“I don't know if I have a favorite memory, but one of the most memorable things about that shoot was the death scene with Carey,” he revealed. “I remember Emerald [the director] walking up to us and saying ‘I heard that it takes two minutes for someone to die of asphyxia, so we’re just going to roll for two minutes and I’ll yell out every 30 seconds so Carey knows when to die.’”
And the scene was no easy task, both for Lowell and even more so for Mulligan. Turns out, during one of the takes, the 36-year-old almost suffocated Mulligan in real life.
He continued, “We had a stunt coordinator and he came up to us and told us that we were going to be exhausted and being in that struggle with her for over two minutes was agonizing. We did it four times—the first time Emerald loved it and suggested we do one more for safety. The second time she was like, ‘That’s the one, lets just do one more so we have it.’ The third time we made it like 90 seconds in and then there was a problem with the camera and then the fourth time we did it, I actually started suffocating Carey. You know, it’s hard to know that you’re doing that because the scene is one where she’s flipping out. We had a signal that we worked out with the stunt coordinator and she tapped me really lightly on my leg and I got off of her immediately. And she sat up and took the pillow off and tears just exploded out of her eyes. She knew that she was safe and OK but it was also terrifying because she was living that moment. I remember everyone flipped out and Emerald come out and made sure everyone was OK and asked, ‘Can we do just one more take,’ and I was like, ‘absolutely not, that’s it.’ I couldn’t kill the lead of this film.”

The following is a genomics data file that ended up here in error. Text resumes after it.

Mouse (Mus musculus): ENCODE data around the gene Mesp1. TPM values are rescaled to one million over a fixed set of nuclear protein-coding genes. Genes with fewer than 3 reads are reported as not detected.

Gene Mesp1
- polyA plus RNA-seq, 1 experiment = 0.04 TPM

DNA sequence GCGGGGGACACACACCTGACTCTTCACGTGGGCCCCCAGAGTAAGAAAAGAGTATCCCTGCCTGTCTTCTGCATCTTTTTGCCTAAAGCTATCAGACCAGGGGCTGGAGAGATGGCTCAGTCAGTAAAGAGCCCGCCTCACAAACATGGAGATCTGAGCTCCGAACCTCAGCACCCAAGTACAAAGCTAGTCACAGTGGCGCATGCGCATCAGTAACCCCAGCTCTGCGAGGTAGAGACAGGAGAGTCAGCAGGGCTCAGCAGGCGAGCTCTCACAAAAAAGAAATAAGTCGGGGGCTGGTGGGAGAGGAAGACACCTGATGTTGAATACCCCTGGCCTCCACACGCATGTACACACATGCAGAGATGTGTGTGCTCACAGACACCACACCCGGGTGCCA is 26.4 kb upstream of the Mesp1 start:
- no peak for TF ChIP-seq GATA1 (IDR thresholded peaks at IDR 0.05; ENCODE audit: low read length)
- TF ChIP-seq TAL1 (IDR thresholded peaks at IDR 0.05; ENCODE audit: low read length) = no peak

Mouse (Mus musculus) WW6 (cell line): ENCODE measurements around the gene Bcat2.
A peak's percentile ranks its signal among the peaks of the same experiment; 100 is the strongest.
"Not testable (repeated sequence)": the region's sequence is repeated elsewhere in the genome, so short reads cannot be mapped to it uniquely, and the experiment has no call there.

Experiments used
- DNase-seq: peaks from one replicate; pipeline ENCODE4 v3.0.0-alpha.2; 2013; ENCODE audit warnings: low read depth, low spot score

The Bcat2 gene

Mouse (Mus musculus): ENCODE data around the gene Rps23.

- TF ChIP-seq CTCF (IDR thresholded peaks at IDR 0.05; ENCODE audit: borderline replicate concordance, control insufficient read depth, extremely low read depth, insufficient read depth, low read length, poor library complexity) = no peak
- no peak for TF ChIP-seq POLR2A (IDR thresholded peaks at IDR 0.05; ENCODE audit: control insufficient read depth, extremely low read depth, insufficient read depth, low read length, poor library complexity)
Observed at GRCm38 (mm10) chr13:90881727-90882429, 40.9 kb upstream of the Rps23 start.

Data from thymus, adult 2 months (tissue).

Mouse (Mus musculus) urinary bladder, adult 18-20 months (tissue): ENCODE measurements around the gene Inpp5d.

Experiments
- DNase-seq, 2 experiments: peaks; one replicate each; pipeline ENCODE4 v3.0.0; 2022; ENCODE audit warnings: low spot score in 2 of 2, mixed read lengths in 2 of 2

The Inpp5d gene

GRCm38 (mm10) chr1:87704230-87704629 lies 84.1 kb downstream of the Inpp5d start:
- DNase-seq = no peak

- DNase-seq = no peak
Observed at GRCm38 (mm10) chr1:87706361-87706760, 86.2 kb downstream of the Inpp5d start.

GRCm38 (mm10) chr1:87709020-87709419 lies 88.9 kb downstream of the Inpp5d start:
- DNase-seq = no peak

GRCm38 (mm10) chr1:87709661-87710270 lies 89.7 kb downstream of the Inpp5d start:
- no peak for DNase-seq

While extremely disturbing to watch, the scene helped make the film one of the most incredible—and devastating—of the year.